This section provides you with information on the administrative and specialised courts in the Estonian court system.
The Estonian Constitution states that the creation of specialised courts with specific jurisdiction may be provided by law. The formation of emergency courts is prohibited.
No specialised courts have been created in Estonia.
The Supreme Court simultaneously performs the functions of the court of final appeal and the court of constitutional review.
As the court of constitutional review, the Supreme Court:
- adjudicates requests to verify that legislation of general application or a refusal to issue such legislation is in conformity with the Constitution;
- adjudicates requests to verify the conformity of international agreements with the Constitution;
- adjudicates requests for an opinion on the interpretation of the Constitution in conjunction with European Union law;
- adjudicates requests for and complaints against resolutions of the Estonian Parliament, the Board of the Parliament and the President of the Republic;
- adjudicates requests to declare a Member of Parliament, the President of the Republic, the Chancellor of Justice or the Auditor-General incapable of performing his or her duties for an extended period;
- adjudicates requests to terminate the authority of a Member of Parliament;
- decides on the granting of consent to the President (speaker) of the Parliament, acting as President of the Republic, to call extraordinary Parliamentary elections or to refuse to promulgate an Act;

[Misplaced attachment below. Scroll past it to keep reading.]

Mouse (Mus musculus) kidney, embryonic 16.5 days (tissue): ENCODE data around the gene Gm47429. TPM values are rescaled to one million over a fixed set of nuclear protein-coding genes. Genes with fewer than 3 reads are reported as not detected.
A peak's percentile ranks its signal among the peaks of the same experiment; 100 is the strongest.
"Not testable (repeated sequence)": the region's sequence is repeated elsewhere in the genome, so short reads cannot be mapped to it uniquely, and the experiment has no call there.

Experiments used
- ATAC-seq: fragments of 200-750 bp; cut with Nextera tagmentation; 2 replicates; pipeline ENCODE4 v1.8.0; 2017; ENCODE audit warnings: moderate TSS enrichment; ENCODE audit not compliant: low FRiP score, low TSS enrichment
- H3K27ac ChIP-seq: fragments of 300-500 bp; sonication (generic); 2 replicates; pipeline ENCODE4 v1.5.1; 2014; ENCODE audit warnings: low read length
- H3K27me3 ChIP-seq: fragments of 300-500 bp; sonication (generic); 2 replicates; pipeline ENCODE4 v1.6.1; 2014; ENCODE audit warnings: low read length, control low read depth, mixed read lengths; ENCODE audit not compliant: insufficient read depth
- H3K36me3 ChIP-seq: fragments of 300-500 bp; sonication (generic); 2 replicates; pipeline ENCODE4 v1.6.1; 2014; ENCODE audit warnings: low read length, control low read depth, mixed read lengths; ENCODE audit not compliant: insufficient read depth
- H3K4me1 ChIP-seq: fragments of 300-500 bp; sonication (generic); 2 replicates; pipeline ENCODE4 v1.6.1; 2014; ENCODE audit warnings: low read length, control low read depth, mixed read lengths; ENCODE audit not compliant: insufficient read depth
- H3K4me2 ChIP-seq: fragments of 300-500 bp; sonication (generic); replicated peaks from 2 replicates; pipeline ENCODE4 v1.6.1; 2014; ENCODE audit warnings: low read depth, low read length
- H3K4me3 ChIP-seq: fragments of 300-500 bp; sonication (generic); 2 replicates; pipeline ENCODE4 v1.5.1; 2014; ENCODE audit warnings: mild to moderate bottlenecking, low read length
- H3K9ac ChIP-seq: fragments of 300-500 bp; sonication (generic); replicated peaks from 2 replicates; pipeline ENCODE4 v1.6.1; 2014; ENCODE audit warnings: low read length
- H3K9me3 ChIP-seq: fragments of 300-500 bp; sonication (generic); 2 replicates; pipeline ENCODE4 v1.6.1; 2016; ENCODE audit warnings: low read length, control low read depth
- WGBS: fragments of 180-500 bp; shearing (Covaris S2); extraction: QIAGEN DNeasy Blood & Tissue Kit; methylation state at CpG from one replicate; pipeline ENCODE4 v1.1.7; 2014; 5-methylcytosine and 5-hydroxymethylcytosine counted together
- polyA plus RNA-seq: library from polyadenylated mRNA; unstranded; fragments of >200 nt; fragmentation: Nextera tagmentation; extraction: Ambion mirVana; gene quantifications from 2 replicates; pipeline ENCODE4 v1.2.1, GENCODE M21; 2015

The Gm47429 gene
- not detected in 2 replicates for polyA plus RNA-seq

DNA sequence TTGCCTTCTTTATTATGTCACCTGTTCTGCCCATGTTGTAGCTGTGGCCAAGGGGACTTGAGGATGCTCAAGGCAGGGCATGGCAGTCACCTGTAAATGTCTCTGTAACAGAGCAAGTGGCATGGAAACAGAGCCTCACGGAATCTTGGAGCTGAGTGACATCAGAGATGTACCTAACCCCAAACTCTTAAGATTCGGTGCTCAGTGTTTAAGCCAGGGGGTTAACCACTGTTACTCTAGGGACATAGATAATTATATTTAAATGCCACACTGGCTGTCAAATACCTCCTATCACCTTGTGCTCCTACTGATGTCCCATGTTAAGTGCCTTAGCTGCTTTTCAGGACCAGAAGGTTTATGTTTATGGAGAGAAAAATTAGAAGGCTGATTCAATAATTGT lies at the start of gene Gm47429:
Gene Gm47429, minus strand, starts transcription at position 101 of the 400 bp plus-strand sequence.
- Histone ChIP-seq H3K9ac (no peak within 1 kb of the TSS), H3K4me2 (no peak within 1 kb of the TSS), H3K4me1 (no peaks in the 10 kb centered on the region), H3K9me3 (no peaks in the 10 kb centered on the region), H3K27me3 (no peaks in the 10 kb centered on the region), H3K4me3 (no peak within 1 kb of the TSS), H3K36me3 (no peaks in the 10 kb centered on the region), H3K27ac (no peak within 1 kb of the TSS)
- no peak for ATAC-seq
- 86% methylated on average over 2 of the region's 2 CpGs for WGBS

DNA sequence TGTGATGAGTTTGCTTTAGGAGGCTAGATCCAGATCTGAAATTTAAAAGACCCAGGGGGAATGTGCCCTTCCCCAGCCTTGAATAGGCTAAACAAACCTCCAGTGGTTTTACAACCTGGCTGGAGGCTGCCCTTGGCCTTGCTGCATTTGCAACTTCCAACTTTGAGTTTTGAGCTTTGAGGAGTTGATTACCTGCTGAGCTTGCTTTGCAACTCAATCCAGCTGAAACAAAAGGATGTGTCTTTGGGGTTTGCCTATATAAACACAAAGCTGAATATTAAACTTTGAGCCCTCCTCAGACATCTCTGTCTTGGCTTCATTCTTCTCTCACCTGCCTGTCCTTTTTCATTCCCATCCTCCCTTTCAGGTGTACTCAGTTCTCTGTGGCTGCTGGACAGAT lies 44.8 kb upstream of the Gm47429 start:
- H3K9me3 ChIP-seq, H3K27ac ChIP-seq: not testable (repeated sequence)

- adjudicates requests to terminate the activities of a political party;
- adjudicates complaints and protests against decisions and acts of electoral committees.
No individual may file a request for a constitutional review.
Contact details for the Supreme Court may be found on the Supreme Court website.
Constitutional review is regulated by the Constitutional Review Court Procedure Act.
Administrative courts as courts of first instance hear administrative cases. In Estonia, they act as independent judicial authorities only in first instance.
Administrative court rulings are reviewed by district courts, as courts of second instance, on the basis of appeals against those rulings.
The jurisdiction of the administrative courts, the procedure for filing an action with an administrative court and the rules for administrative proceedings are laid down in the Code of Administrative Court Procedure.
In Estonia there are two administrative courts: Tallinn Administrative Court and Tartu Administrative Court.
The administrative courts are divided into courthouses.
Tallinn Administrative Court is comprised of two courthouses:
- Tallinn courthouse
- Pärnu courthouse
Tartu Administrative Court is comprised of two courthouses:
- Tartu courthouse
- Jõhvi courthouse
In Estonia there are two district courts acting as courts of second instance.
- Tallinn District Court
- Tartu District Court
Contact details for the courts may be found on the Courts website. Access to the contact details is free of charge.
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Last update: 08/08/2018